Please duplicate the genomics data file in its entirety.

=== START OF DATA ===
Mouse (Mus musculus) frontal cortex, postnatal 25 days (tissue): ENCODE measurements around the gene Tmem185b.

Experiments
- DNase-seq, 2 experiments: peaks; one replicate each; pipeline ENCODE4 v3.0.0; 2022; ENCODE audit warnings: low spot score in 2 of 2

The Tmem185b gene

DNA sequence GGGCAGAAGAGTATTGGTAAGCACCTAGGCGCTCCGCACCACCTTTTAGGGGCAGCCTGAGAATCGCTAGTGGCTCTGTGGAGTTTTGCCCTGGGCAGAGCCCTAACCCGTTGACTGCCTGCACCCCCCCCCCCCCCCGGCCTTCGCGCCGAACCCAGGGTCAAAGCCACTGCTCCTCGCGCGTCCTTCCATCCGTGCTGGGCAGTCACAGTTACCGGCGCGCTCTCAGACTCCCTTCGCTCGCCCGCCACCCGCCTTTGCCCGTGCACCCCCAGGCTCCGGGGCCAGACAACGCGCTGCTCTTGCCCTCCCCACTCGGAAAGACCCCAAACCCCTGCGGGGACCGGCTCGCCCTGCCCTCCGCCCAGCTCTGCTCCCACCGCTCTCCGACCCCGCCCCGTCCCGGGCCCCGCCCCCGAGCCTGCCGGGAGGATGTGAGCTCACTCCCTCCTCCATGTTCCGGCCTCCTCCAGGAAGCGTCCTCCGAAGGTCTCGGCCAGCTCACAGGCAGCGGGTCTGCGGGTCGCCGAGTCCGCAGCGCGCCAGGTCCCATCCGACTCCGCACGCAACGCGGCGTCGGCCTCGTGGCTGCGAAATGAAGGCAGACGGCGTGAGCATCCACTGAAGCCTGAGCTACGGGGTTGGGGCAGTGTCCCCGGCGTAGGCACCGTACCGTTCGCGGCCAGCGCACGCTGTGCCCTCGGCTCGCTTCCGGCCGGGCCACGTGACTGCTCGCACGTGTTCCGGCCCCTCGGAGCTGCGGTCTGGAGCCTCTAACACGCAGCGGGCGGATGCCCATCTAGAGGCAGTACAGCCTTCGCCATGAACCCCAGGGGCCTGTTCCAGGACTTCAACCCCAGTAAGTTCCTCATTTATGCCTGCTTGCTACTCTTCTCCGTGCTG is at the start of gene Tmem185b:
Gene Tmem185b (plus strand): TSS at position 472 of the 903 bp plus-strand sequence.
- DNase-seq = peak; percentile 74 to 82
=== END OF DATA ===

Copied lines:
Mouse (Mus musculus) frontal cortex, postnatal 25 days (tissue): ENCODE measurements around the gene Tmem185b.

Experiments
- DNase-seq, 2 experiments: peaks; one replicate each; pipeline ENCODE4 v3.0.0; 2022; ENCODE audit warnings: low spot score in 2 of 2

The Tmem185b gene

DNA sequence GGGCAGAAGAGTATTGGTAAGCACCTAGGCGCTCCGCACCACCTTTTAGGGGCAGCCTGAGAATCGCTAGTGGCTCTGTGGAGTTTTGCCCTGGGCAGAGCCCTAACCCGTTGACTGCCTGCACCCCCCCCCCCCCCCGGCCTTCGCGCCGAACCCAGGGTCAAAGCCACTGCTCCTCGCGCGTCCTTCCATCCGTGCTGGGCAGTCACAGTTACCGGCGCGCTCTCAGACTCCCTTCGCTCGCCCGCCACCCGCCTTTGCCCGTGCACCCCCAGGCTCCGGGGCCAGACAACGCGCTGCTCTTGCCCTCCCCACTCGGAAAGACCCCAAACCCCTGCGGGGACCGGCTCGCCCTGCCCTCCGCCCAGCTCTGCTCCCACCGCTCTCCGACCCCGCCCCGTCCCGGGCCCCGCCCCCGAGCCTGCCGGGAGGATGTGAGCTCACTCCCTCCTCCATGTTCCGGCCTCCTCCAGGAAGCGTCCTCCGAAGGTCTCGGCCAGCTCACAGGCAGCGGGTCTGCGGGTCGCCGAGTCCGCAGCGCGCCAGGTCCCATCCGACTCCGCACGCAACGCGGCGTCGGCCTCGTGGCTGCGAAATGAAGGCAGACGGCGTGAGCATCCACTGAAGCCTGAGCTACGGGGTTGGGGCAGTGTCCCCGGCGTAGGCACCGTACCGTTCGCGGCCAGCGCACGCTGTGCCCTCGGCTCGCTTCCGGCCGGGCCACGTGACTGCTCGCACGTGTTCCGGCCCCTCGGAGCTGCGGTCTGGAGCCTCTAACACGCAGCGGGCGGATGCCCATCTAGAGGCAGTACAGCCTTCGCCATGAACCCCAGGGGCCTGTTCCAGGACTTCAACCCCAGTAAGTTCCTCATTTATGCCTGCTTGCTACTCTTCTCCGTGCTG is at the start of gene Tmem185b:
Gene Tmem185b (plus strand): TSS at position 472 of the 903 bp plus-strand sequence.
- DNase-seq = peak; percentile 74 to 82